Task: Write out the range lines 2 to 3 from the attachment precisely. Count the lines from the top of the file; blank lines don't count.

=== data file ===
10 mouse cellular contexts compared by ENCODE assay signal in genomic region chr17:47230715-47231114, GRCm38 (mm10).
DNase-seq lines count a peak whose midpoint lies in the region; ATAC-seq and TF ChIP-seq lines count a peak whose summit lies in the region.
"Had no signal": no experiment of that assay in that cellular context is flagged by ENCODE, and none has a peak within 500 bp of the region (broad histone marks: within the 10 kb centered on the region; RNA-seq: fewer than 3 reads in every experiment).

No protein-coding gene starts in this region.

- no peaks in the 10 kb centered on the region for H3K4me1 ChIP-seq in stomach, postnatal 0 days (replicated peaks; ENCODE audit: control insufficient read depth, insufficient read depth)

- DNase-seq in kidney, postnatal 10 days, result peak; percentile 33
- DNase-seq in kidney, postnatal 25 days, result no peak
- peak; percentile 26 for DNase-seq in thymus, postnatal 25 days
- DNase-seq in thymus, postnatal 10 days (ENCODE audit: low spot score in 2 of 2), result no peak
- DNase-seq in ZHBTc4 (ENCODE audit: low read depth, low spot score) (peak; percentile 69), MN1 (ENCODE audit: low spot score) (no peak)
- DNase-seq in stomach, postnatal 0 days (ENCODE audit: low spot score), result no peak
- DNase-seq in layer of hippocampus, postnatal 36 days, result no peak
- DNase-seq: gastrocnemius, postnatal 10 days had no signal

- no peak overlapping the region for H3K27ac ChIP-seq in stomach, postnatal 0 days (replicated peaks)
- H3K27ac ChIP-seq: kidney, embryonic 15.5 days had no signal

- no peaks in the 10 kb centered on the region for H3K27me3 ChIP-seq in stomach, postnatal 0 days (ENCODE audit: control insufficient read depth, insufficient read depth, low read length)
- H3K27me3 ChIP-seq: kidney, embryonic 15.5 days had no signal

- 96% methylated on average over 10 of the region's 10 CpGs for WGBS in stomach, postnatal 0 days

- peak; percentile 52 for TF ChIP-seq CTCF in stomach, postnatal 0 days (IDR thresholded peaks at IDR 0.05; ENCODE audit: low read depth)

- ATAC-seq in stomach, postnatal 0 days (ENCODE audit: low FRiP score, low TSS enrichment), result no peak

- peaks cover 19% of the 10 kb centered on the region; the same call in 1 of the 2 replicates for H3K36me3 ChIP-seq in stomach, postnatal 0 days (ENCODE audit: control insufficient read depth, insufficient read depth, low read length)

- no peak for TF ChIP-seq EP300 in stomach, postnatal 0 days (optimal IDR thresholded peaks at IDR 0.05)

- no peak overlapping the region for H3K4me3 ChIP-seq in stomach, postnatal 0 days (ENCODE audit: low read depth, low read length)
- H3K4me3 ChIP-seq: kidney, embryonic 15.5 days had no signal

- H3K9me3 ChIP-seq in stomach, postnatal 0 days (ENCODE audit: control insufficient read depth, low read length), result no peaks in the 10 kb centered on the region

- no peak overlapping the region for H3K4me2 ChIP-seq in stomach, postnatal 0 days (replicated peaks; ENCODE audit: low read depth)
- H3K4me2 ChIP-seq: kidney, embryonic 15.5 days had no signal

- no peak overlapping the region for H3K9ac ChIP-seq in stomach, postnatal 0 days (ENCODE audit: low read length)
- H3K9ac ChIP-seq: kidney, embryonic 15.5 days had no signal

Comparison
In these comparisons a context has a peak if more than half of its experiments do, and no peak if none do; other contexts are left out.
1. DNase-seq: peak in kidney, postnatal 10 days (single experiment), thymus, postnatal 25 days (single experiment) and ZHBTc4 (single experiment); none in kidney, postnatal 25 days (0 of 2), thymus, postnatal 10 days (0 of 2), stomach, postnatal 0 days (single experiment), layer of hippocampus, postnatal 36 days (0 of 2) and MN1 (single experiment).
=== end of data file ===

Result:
DNase-seq lines count a peak whose midpoint lies in the region; ATAC-seq and TF ChIP-seq lines count a peak whose summit lies in the region.
"Had no signal": no experiment of that assay in that cellular context is flagged by ENCODE, and none has a peak within 500 bp of the region (broad histone marks: within the 10 kb centered on the region; RNA-seq: fewer than 3 reads in every experiment).